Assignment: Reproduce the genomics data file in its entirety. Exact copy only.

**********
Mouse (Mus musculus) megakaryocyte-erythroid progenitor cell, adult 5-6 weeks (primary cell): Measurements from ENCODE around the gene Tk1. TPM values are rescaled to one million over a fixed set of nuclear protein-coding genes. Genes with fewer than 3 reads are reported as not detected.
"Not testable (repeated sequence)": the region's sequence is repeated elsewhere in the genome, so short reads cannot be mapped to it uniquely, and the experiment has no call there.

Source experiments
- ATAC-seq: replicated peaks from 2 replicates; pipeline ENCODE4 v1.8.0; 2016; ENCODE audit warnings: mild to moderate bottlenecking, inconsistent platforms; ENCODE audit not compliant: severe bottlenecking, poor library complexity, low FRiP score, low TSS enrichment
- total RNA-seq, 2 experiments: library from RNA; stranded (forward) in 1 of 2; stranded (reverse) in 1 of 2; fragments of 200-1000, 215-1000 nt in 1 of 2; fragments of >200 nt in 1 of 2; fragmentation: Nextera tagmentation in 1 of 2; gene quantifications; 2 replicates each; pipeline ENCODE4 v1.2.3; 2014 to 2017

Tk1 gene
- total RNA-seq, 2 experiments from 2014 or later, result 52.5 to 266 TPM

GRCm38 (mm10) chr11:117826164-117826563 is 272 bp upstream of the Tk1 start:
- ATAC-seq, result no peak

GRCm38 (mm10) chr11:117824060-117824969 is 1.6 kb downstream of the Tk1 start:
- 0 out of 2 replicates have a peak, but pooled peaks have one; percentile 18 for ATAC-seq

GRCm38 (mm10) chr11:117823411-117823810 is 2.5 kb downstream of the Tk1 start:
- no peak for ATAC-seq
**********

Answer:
Mouse (Mus musculus) megakaryocyte-erythroid progenitor cell, adult 5-6 weeks (primary cell): Measurements from ENCODE around the gene Tk1. TPM values are rescaled to one million over a fixed set of nuclear protein-coding genes. Genes with fewer than 3 reads are reported as not detected.
"Not testable (repeated sequence)": the region's sequence is repeated elsewhere in the genome, so short reads cannot be mapped to it uniquely, and the experiment has no call there.

Source experiments
- ATAC-seq: replicated peaks from 2 replicates; pipeline ENCODE4 v1.8.0; 2016; ENCODE audit warnings: mild to moderate bottlenecking, inconsistent platforms; ENCODE audit not compliant: severe bottlenecking, poor library complexity, low FRiP score, low TSS enrichment
- total RNA-seq, 2 experiments: library from RNA; stranded (forward) in 1 of 2; stranded (reverse) in 1 of 2; fragments of 200-1000, 215-1000 nt in 1 of 2; fragments of >200 nt in 1 of 2; fragmentation: Nextera tagmentation in 1 of 2; gene quantifications; 2 replicates each; pipeline ENCODE4 v1.2.3; 2014 to 2017

Tk1 gene
- total RNA-seq, 2 experiments from 2014 or later, result 52.5 to 266 TPM

GRCm38 (mm10) chr11:117826164-117826563 is 272 bp upstream of the Tk1 start:
- ATAC-seq, result no peak

GRCm38 (mm10) chr11:117824060-117824969 is 1.6 kb downstream of the Tk1 start:
- 0 out of 2 replicates have a peak, but pooled peaks have one; percentile 18 for ATAC-seq

GRCm38 (mm10) chr11:117823411-117823810 is 2.5 kb downstream of the Tk1 start:
- no peak for ATAC-seq